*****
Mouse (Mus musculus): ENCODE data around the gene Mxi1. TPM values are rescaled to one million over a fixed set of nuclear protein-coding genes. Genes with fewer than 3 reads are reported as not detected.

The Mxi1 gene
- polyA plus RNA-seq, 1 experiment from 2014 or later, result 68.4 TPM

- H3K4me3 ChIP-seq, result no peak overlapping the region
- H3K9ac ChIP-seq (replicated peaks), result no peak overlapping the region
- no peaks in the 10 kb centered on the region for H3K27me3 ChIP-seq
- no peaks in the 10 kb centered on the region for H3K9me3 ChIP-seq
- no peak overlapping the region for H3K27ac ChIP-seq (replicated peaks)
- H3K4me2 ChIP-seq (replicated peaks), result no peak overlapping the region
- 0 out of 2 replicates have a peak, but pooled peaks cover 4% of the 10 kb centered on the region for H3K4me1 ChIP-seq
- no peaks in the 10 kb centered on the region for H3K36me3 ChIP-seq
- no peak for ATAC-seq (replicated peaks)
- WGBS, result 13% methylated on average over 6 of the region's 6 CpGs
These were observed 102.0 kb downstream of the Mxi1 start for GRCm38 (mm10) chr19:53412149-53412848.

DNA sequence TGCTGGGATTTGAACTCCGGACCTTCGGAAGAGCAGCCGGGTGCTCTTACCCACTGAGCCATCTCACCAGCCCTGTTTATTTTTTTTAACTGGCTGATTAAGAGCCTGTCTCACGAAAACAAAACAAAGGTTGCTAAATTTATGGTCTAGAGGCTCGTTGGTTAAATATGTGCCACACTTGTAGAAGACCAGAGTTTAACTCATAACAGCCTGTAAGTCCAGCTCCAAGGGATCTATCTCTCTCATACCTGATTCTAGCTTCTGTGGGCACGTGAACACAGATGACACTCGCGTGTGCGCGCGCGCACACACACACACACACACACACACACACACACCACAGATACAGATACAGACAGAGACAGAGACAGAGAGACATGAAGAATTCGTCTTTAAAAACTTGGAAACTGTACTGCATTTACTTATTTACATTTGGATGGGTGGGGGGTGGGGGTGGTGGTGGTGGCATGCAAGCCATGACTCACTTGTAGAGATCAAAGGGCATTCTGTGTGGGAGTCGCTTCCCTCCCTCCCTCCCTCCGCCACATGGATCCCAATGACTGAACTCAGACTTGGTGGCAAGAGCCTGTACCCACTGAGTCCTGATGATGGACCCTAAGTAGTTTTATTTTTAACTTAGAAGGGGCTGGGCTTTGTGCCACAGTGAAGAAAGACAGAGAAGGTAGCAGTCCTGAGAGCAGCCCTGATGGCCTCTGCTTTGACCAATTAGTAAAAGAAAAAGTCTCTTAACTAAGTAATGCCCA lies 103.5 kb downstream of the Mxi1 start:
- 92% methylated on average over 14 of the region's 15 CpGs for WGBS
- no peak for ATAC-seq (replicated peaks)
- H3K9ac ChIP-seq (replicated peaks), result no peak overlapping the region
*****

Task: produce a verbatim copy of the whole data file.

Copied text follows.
Mouse (Mus musculus): ENCODE data around the gene Mxi1. TPM values are rescaled to one million over a fixed set of nuclear protein-coding genes. Genes with fewer than 3 reads are reported as not detected.

The Mxi1 gene
- polyA plus RNA-seq, 1 experiment from 2014 or later, result 68.4 TPM

- H3K4me3 ChIP-seq, result no peak overlapping the region
- H3K9ac ChIP-seq (replicated peaks), result no peak overlapping the region
- no peaks in the 10 kb centered on the region for H3K27me3 ChIP-seq
- no peaks in the 10 kb centered on the region for H3K9me3 ChIP-seq
- no peak overlapping the region for H3K27ac ChIP-seq (replicated peaks)
- H3K4me2 ChIP-seq (replicated peaks), result no peak overlapping the region
- 0 out of 2 replicates have a peak, but pooled peaks cover 4% of the 10 kb centered on the region for H3K4me1 ChIP-seq
- no peaks in the 10 kb centered on the region for H3K36me3 ChIP-seq
- no peak for ATAC-seq (replicated peaks)
- WGBS, result 13% methylated on average over 6 of the region's 6 CpGs
These were observed 102.0 kb downstream of the Mxi1 start for GRCm38 (mm10) chr19:53412149-53412848.

DNA sequence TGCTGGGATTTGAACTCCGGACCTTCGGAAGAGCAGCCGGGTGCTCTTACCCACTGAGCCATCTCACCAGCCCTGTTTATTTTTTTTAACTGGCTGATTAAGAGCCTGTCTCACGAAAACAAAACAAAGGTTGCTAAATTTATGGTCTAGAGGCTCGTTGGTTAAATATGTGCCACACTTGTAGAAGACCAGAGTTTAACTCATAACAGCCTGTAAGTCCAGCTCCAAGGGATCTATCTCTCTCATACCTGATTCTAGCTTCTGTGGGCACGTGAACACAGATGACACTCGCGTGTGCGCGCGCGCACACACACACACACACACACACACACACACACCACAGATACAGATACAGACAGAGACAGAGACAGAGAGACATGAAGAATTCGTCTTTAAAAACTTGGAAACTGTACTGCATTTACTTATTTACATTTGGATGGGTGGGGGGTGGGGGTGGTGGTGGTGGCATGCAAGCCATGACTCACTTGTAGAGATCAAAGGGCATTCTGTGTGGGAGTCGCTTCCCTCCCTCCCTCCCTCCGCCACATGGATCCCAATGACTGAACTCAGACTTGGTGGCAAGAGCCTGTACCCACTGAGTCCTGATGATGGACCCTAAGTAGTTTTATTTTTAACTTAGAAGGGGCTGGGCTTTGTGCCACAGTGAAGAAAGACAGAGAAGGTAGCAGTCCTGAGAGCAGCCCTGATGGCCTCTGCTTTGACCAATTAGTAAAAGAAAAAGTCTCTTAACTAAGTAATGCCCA lies 103.5 kb downstream of the Mxi1 start:
- 92% methylated on average over 14 of the region's 15 CpGs for WGBS
- no peak for ATAC-seq (replicated peaks)
- H3K9ac ChIP-seq (replicated peaks), result no peak overlapping the region